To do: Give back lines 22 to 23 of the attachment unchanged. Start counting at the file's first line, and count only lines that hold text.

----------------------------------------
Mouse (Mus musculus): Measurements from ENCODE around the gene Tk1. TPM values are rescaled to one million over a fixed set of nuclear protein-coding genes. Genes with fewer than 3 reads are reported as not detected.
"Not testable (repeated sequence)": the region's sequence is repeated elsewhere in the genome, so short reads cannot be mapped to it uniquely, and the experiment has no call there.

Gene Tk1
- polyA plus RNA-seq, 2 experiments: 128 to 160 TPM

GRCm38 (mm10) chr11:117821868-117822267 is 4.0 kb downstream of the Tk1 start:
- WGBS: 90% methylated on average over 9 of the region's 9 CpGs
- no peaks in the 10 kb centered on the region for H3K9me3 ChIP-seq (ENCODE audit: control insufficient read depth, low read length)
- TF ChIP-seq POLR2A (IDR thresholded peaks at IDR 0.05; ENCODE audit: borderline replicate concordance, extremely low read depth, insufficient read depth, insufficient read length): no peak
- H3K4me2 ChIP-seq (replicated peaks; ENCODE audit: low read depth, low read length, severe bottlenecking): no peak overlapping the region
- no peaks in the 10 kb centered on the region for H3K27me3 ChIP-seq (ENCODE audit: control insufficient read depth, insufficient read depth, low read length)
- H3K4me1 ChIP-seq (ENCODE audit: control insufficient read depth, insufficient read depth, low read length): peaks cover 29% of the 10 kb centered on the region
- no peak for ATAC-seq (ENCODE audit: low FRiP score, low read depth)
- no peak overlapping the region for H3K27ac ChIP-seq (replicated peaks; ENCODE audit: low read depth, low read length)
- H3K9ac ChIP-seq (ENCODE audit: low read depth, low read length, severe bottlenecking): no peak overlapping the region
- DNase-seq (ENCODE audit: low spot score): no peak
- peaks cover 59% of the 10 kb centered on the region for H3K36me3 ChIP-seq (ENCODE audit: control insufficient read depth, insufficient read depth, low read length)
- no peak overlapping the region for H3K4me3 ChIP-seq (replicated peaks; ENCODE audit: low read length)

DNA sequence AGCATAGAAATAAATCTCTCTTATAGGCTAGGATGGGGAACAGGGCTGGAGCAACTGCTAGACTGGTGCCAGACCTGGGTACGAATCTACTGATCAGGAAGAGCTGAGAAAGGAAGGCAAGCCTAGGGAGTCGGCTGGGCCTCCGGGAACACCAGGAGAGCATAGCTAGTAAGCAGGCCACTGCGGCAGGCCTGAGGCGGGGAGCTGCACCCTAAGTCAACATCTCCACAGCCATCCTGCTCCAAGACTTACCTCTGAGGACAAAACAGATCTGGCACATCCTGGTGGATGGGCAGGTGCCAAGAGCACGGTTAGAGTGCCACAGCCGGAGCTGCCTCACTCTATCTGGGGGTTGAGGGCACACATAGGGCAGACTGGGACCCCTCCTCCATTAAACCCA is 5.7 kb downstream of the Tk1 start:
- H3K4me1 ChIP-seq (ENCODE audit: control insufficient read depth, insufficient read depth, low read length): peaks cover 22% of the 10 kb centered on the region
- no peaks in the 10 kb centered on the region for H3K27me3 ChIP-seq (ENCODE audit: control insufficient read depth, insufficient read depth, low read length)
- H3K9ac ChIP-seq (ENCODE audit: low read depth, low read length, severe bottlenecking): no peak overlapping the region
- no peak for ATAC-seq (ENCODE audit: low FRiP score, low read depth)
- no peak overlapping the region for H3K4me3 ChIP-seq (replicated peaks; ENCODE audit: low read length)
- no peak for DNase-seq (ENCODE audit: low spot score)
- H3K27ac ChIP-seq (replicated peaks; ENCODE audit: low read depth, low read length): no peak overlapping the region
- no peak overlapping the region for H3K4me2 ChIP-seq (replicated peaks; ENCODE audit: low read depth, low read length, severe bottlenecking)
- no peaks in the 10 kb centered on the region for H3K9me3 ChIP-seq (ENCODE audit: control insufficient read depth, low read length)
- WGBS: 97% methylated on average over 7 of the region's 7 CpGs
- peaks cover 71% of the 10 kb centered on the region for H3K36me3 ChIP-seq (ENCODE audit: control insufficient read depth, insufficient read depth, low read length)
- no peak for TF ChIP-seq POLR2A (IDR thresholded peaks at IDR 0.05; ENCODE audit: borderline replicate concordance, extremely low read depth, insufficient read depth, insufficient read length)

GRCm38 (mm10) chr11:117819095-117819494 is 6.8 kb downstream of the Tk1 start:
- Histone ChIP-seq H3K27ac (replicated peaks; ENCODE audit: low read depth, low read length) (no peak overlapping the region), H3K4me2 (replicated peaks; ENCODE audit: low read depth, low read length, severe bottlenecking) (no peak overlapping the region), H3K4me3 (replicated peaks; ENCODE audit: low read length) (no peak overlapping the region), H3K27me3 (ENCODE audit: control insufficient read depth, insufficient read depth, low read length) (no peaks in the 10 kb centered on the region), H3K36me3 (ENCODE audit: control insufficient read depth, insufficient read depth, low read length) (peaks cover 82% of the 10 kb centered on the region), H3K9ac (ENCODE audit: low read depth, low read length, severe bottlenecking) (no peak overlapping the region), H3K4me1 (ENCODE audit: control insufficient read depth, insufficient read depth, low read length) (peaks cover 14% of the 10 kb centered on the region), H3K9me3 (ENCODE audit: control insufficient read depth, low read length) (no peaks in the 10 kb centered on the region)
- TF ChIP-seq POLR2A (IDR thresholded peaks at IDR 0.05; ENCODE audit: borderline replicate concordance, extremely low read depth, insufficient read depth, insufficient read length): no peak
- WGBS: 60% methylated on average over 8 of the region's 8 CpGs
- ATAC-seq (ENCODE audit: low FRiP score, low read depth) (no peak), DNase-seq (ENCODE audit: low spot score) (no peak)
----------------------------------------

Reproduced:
- no peak for ATAC-seq (ENCODE audit: low FRiP score, low read depth)
- no peak overlapping the region for H3K4me3 ChIP-seq (replicated peaks; ENCODE audit: low read length)